While Congress debates what to do with the Fannie Mae and Freddie Mac, big data is reforming the mortgage market.
It is reforming the mortgage market in two different ways.
First, big data is bringing a measure of transparency to the market for both individual mortgages and mortgages packaged into securities. Bloomberg’s Matt Scully wrote:
The New York-based startup sucks in data from marketing firms, public loan filings, courthouses and dozens of other sources, and sells it to mortgage bond and loan traders. The vivid detail the company turns up — the types of stores borrowers tend to shop at and whether they rent out their homes on Airbnb Inc., for example — may unsettle privacy advocates, but it’s a boon for investors trying to figure out how likely homeowners are to pay their obligations…..
Good data is critical for investors in the $9 trillion mortgage bond market. For subprime securities, prices can vary widely due to the differing quality of loans backing them, and being able to compare bonds quickly can be the difference between finding a bargain and getting stuck with a turkey. The average fund manager can gain 0.40 to 0.70 percentage point of return by using more intelligent data when trading mortgages, at least for home loans that haven’t been bundled into securities, according to John Ardy, chief executive officer of Resitrader, an institutional marketplace for home loans.
Please note how much a fund manager can improve their return by intelligently using good data.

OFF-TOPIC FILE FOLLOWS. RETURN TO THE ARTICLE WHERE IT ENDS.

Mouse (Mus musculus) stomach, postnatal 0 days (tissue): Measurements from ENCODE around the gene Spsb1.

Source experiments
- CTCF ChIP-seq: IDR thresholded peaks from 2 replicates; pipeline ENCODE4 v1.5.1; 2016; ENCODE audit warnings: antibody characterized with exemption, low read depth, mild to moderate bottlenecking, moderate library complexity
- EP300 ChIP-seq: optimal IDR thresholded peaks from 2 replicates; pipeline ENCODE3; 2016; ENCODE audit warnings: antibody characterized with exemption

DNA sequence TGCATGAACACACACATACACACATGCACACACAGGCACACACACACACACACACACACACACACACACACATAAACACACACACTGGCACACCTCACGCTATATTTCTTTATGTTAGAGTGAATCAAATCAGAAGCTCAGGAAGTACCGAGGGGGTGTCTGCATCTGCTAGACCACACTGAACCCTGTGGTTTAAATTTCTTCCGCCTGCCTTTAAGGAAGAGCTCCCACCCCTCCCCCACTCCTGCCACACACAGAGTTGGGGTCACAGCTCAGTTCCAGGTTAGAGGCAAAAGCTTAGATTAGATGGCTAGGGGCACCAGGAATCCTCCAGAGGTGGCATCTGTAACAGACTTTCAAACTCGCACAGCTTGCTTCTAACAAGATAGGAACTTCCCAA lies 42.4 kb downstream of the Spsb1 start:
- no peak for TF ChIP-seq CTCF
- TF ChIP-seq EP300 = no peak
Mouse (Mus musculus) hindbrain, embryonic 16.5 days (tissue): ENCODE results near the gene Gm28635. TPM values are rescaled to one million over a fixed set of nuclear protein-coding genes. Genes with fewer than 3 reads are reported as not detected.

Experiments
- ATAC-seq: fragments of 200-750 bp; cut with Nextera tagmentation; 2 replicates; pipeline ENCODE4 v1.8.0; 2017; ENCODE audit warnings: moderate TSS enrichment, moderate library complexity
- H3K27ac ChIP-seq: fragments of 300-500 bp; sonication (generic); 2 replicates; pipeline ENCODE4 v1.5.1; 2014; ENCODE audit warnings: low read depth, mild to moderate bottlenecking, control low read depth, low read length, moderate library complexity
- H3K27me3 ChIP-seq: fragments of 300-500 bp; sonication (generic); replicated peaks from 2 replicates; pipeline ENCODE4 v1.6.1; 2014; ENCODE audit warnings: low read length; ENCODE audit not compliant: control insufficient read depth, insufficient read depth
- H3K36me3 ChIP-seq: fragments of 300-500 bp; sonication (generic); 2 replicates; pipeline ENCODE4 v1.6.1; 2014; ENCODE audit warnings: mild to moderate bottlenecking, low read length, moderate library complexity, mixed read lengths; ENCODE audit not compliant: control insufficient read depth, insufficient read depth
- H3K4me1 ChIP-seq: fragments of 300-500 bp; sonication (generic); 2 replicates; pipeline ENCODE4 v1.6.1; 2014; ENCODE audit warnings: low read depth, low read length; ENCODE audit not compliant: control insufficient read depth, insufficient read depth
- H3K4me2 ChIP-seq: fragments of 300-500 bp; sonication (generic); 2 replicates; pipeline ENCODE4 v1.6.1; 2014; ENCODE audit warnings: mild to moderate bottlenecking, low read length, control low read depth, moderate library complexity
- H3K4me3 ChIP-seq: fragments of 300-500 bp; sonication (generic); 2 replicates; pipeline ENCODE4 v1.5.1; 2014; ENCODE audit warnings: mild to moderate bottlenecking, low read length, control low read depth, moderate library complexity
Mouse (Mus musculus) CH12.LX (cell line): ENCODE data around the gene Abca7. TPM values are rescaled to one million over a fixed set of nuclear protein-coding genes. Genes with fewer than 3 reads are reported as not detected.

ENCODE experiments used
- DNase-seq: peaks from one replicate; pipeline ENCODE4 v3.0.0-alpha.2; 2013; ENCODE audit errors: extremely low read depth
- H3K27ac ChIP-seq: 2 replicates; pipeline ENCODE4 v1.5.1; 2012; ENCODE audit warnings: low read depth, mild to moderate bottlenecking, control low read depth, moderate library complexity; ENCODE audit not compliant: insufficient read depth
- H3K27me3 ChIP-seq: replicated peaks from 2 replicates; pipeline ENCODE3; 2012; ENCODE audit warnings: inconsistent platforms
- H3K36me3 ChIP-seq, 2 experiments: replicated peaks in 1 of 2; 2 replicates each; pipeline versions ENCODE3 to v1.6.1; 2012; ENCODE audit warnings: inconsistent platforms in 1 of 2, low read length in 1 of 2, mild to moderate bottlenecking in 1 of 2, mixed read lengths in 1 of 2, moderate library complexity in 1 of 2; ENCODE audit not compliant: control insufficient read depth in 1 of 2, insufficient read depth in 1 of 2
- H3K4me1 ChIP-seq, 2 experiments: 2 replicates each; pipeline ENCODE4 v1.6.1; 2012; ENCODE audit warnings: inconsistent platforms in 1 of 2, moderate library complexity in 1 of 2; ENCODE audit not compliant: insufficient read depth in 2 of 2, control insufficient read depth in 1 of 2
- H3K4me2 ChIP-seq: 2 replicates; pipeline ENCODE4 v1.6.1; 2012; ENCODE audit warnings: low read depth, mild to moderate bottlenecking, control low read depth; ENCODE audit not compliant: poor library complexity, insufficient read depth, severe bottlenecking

Second, big data is paving the way for a fin-tech mortgage company who will offer two plain vanilla 30 year mortgages: a mortgage where the borrower voluntarily waives their financial privacy and another mortgage where the borrower asks to retain their financial privacy.
Funding for both types of mortgages will come from the capital markets.
When the Securities and Exchange Commission wrote new rules for how much information mortgage securities and related bonds should disclose about individual loans, known as Reg AB II, it ended up requiring less information from issuers than it had originally planned, to protect borrowers’ identities.
Mortgages where the borrower retains their financial privacy will provide the minimum level of disclosure currently required by the SEC.
The mortgage securities comprised solely of mortgages where the borrower voluntarily waives their financial privacy will provide investors with a much higher level of transparency.
A fundamental principle of finance is investors pay more for a transparent security where they can know what they own than they do for an opaque security where they are blindly guessing at its risk/value. If this principle holds, it would not be surprising to see the mortgage back securities containing mortgages where the borrowers waived their financial privacy trading at a significant premium to the opaque securities where borrowers retain their financial privacy.
Based on Mr. Ardy’s comments above: in exchange for providing investors with additional information, borrowers would expect to save themselves 0.5 – 1.0% per year on their mortgages.
With savings like this to offer borrowers, the fin-tech mortgage company should rapidly make Fannie Mae and Freddie Mac irrelevant.